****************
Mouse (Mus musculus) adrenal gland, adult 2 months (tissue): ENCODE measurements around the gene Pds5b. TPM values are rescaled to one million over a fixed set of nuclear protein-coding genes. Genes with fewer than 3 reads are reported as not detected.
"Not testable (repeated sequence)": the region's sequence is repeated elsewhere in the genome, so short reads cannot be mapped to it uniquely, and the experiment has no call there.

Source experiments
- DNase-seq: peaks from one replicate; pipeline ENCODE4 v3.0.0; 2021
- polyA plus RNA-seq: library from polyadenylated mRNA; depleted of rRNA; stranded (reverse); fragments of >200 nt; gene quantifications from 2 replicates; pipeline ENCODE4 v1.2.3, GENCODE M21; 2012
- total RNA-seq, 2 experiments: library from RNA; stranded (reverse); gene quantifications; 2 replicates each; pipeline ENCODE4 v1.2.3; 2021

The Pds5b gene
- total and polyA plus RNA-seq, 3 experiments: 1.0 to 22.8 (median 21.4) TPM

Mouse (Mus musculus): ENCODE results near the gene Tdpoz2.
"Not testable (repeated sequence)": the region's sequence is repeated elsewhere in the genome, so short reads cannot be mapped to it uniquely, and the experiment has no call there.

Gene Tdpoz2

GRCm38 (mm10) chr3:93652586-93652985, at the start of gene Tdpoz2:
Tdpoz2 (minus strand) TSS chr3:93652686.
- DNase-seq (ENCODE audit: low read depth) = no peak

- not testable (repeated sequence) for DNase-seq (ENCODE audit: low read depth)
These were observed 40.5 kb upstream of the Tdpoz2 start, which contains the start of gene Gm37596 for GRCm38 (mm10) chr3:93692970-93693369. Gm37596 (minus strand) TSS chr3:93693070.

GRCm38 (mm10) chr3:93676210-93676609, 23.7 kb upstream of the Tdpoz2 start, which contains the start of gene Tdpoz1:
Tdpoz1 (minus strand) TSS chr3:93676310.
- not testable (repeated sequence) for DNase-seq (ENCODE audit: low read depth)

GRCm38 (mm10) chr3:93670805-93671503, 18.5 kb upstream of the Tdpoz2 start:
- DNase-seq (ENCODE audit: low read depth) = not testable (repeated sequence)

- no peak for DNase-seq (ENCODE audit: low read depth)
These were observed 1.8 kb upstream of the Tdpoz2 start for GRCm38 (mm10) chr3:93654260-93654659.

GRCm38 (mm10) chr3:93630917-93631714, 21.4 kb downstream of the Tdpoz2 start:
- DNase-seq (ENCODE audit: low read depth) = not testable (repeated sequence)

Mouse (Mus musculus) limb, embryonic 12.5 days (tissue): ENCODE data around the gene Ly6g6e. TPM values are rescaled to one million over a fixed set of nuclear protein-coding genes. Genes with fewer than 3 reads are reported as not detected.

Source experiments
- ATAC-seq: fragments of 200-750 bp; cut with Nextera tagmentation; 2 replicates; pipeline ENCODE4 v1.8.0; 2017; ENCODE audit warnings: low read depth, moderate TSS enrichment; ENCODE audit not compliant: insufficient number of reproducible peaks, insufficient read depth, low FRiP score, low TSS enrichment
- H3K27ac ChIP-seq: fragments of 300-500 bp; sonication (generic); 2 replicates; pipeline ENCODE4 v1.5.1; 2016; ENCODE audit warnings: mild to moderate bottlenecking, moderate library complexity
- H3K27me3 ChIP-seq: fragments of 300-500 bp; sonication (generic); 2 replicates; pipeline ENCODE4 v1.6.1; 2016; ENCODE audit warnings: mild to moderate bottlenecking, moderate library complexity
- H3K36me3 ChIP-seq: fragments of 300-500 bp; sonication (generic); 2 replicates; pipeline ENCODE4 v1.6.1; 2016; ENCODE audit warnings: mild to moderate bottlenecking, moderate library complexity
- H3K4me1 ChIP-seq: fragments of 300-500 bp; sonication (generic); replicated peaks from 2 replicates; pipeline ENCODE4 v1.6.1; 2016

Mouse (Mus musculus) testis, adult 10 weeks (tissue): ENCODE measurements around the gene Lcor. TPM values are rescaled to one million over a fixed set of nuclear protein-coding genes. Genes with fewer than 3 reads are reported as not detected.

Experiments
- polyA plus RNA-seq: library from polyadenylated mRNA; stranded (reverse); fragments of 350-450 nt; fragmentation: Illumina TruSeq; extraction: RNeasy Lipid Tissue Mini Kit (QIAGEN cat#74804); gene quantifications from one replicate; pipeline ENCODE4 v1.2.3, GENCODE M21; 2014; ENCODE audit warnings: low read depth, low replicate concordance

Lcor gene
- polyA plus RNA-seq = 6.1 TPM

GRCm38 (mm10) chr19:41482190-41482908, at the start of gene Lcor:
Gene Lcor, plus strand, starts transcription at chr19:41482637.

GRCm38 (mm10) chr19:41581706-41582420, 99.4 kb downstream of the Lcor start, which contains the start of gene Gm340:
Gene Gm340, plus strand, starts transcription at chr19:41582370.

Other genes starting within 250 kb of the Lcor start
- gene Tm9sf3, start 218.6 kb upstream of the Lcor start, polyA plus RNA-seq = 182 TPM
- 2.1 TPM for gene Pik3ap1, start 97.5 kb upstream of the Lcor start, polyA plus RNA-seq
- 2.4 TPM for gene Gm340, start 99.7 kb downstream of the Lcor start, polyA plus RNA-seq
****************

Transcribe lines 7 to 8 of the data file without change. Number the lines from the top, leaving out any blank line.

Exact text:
The Pds5b gene
- total and polyA plus RNA-seq, 3 experiments: 1.0 to 22.8 (median 21.4) TPM